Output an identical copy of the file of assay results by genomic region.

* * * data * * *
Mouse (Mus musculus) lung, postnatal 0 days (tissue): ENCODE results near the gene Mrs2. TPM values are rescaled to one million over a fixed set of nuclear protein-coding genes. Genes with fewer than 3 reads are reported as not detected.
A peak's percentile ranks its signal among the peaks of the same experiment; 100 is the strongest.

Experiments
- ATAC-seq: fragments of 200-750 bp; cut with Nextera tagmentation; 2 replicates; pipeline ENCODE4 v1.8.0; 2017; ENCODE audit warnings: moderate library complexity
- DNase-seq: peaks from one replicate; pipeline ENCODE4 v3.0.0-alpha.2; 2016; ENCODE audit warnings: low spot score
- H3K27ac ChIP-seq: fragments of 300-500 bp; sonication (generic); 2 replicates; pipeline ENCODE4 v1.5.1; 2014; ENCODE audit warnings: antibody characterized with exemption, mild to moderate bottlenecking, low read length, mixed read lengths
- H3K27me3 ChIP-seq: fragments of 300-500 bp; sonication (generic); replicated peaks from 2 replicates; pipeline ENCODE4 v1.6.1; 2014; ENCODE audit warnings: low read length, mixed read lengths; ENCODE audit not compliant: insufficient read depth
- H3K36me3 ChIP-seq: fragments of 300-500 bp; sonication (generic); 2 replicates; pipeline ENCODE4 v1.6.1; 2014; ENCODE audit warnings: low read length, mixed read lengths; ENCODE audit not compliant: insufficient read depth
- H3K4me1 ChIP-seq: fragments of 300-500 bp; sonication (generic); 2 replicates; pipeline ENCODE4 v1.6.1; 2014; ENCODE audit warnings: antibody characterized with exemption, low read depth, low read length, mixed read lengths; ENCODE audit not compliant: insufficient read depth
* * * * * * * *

Mouse (Mus musculus) lung, postnatal 0 days (tissue): ENCODE results near the gene Mrs2. TPM values are rescaled to one million over a fixed set of nuclear protein-coding genes. Genes with fewer than 3 reads are reported as not detected.
A peak's percentile ranks its signal among the peaks of the same experiment; 100 is the strongest.

Experiments
- ATAC-seq: fragments of 200-750 bp; cut with Nextera tagmentation; 2 replicates; pipeline ENCODE4 v1.8.0; 2017; ENCODE audit warnings: moderate library complexity
- DNase-seq: peaks from one replicate; pipeline ENCODE4 v3.0.0-alpha.2; 2016; ENCODE audit warnings: low spot score
- H3K27ac ChIP-seq: fragments of 300-500 bp; sonication (generic); 2 replicates; pipeline ENCODE4 v1.5.1; 2014; ENCODE audit warnings: antibody characterized with exemption, mild to moderate bottlenecking, low read length, mixed read lengths
- H3K27me3 ChIP-seq: fragments of 300-500 bp; sonication (generic); replicated peaks from 2 replicates; pipeline ENCODE4 v1.6.1; 2014; ENCODE audit warnings: low read length, mixed read lengths; ENCODE audit not compliant: insufficient read depth
- H3K36me3 ChIP-seq: fragments of 300-500 bp; sonication (generic); 2 replicates; pipeline ENCODE4 v1.6.1; 2014; ENCODE audit warnings: low read length, mixed read lengths; ENCODE audit not compliant: insufficient read depth
- H3K4me1 ChIP-seq: fragments of 300-500 bp; sonication (generic); 2 replicates; pipeline ENCODE4 v1.6.1; 2014; ENCODE audit warnings: antibody characterized with exemption, low read depth, low read length, mixed read lengths; ENCODE audit not compliant: insufficient read depth